• This fad is popular for a reason; freshly blended juices pack a hefty dose of your daily nutrients and taste amazing. This blueberry cucumber juice is perfect for a day of gardening or a back porch social hour. For juicing basics, we recommend this guide to getting started.

Regardless of what you do with your fruit, congratulations on a successful backyard harvest. Growing and harvesting your own fruit is quite an accomplishment, and allows for you to connect to the earth in a more personal, intimate way.

Now it’s time to reap the benefits. Dust the soil off your hands, hang up the garden hat, and take a bite.

How the pros do it:

Tending to a few backyard fruit trees is one thing, but when you harvest tens of thousands of tons of fruit, every detail matters. Here are some fun facts from the folks at Sunsweet about their harvesting process:

  • All prunes are plums, but not all plums are prunes. Prune plum varieties have self-preserving qualities such as high sugar contents that enable them to be dried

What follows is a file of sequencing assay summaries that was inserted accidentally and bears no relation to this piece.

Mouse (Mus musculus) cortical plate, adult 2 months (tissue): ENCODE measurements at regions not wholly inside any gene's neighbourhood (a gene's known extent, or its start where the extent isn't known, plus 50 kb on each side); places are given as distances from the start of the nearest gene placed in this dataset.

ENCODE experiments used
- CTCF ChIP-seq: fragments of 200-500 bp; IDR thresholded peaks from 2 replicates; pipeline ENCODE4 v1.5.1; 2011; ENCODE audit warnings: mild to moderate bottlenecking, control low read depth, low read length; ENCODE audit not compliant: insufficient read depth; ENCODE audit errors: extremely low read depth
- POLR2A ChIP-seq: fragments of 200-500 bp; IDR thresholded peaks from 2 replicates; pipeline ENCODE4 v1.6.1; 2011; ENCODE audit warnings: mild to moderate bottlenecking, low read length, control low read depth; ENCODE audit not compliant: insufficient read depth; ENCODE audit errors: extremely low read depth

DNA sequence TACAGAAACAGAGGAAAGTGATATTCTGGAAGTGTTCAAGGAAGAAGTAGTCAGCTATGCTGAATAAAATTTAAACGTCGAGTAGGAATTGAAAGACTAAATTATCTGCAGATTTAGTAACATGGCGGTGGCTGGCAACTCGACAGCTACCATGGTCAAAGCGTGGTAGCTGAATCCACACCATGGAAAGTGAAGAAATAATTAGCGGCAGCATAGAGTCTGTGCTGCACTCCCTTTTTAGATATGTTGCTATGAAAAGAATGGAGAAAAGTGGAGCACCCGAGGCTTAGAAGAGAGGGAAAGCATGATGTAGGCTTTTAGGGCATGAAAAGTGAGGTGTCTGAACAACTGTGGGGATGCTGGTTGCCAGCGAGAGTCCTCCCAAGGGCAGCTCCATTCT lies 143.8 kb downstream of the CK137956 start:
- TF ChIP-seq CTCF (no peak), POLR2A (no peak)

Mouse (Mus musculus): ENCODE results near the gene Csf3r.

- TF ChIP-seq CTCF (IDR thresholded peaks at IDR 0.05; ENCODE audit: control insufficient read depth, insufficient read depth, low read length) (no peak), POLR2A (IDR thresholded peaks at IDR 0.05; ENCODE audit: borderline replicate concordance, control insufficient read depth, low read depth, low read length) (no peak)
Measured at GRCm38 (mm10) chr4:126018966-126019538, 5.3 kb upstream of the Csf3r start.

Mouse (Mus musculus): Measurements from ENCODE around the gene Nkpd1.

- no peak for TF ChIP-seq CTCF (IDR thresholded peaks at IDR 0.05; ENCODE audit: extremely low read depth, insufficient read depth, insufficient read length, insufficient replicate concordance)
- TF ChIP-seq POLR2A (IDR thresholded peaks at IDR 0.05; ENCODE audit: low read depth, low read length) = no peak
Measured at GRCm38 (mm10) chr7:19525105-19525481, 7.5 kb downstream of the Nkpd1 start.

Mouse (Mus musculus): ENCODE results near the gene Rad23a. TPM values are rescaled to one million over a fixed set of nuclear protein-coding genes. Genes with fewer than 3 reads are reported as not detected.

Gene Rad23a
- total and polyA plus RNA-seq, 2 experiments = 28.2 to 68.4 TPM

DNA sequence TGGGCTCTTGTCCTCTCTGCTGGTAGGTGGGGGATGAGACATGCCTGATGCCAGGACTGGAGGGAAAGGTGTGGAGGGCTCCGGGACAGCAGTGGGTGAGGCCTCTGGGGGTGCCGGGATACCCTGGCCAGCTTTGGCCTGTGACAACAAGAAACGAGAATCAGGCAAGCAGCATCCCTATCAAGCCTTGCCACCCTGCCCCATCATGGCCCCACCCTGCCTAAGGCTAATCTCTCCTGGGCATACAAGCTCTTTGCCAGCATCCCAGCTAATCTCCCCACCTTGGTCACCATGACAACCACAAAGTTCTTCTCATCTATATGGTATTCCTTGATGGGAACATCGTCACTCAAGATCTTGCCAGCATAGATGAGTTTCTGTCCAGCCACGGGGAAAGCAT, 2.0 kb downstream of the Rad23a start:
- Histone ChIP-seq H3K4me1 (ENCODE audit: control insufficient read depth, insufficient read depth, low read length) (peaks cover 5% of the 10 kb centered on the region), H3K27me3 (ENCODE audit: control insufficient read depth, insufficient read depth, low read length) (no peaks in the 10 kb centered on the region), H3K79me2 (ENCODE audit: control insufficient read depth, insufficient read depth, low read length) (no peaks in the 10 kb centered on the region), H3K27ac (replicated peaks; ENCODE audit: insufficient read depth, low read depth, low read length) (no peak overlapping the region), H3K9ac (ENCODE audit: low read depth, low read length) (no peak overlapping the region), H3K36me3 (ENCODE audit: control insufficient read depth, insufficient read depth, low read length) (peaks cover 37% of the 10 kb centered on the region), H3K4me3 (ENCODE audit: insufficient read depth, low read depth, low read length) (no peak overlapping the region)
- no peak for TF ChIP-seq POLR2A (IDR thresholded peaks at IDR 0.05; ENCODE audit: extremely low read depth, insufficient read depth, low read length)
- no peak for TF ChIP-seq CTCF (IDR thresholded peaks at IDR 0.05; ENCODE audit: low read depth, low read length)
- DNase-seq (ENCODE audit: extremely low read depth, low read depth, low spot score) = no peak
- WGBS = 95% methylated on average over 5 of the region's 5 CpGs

• When plums are dried into prunes, the heat concentrates the flavor. The prune becomes about 1/3 of its original size but retains its nutritional value
  • Prunes are dried immediately to maximize the freshness and minimize transportation time
  • It can take a plum tree three to six years to bear fruit. To ensure stability, Sunsweet is owned by 270+ grower members
  • Sunsweet helps eliminate more than 30 tons of greenhouse gases annually by using co-generated steam power. This is equivalent to the annual energy use of nearly 10,000 households

Enter the  ‪#‎shareyourharvest‬ sweepstakes! Post a picture of something you’ve grown to Sunsweet’s Facebook page for a chance to win $500 or a harvest gift pack.

Written by Amanda Kohr. Photo via Stocksy.